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Why you need to read Atonement right now!

Some books change the way you think- this is one of them

Photo by Wesley Tingey on Unsplash

Just a couple of hours ago, I read the last of Atonement by Ian McEwan and I have many thoughts about it, which I am excited to discuss here. MANY! If you haven’t read this romantic tragedy, I would highly recommend downloading it and spending some time every day to read this novel that will truly change how you make decisions in the future. Then come back to this blog post, of course! 😉 I hope you enjoy my thoughts on this fantastic novel!

The first feeling I felt as I read those final, shocking pages was that I had been played by the author. Ever since it was revealed that Robbie had been fighting in WW2 and was waiting for evacuation at Dunkirk, I read each page tentatively, hoping with all my might that he would survive the battle. So I’m sure it comes as no surprise that I felt immense relief when Robbie appeared during the confrontation between Cecilia and Briony, grateful that after all the turmoil he had been forced through, his future was, though still not safe, bright because he was with the one who had been loyal to him and loved him at his worst. But when Briony confesses at the end of the novel that the two lovers had actually died, their last meeting being the short exchange before Cecilia had to leave, I could not believe the author’s audacity of tearing away something I had truly believed in and wrecking the lives of characters I had invested my hope into. However, I found it interesting that Briony believed that writing a novel and creating a whole new world in which the two were prospering qualified as atonement for her sin. Considering this in more detail, I must disagree with her. How is it fair to think that you have made amends for the terrible things you have done to someone, by not ever seeking their forgiveness? While I understand the predicament of the war, Briony herself admits that it is her cowardice that prevents her from seeking her sister, and though Briony states that she knows she will never be forgiven, she seems to find solace that her novel makes up for her actions to some degrees because her characters have happy endings. Should I have been in such a position, I am confident in the belief that I would have been plagued by guilt and remorse every day that I did not truly show how sorry I was through my actions as a better person. I have always profoundly believed that actions are far more impactful than words, for, of course, it is easier to say or even write, things in the moment, but it is much more difficult to implement and act on those ambitious words. Truth be told, I found it slightly disappointing than Briony, a strong character, did not find the courage to seek true atonement.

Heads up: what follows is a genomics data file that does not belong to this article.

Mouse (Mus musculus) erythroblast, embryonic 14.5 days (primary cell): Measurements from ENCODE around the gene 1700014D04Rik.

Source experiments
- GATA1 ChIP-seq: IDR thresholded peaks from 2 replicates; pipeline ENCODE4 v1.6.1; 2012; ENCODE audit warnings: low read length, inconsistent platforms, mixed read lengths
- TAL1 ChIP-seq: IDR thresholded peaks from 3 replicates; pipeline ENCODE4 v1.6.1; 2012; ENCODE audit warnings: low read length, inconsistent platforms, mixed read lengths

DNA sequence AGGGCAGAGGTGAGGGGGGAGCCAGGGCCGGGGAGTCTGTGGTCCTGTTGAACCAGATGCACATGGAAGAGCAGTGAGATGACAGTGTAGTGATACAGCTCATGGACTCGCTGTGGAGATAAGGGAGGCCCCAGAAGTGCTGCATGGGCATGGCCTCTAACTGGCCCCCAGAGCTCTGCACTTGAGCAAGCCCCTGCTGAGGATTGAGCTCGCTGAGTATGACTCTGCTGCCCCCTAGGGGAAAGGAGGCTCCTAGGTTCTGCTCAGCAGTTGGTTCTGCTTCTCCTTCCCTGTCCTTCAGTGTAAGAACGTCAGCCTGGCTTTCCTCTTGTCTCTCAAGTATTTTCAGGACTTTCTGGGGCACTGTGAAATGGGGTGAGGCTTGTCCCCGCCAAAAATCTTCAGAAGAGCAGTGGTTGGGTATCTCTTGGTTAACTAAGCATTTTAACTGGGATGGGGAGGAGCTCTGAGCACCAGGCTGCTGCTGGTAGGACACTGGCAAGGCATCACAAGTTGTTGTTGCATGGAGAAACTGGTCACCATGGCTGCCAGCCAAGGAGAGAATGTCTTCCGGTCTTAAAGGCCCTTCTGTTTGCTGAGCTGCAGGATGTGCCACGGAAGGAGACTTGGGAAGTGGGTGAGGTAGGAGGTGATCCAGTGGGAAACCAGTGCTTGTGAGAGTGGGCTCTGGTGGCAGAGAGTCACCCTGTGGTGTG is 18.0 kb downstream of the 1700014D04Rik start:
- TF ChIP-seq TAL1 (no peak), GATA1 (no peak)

Nevertheless, Briony is my favourite character! Probably not a very popular decision, since it is inevitable to dislike her at least at some point of the novel. Yet although I was inwardly screaming at her at many points of the novel, willing her to take my advice (I know, I know. I’m a very dramatic reader!), the complexity behind the face of order and regulations interested me greatly. As a child, it was unsurprising that she wanted the spotlight, but as a child whose father was constantly away, whose mother lay away with ailments, and whose siblings were away at university, it is understandable that she craved attention and yearned to “grow up”, act with the maturity she thought necessary to earn their respect and company. Looking back, it is clear to see that all Briony did during the dreadful Part 1 as she incriminated Robbie was done out of love to protect her sister. The power of a simple misconception of seeing two people arguing and one then going into the fountain, is thoroughly illustrated by Briony who goes on to link every future event to those crucial moments she caught through a window. One of the largest takeaways for me was the importance of having conversations when faced with uncertainty. Most of the time, we don’t see the whole picture and this is something a simple exchange of words can correct and save a lifetime of misery and suffering. Personally speaking, I am often quick to act and reach judgements of a person, though definitely not on the scale of Briony, and the horrific consequences that can arise of such mentality are what I am going to consider every time I find myself jumping to a conclusion, and although I am bound to fail in this quest by merely forgetting, I want to keep reminding myself in the hope that I will be able to permanently cultivate this quality in myself.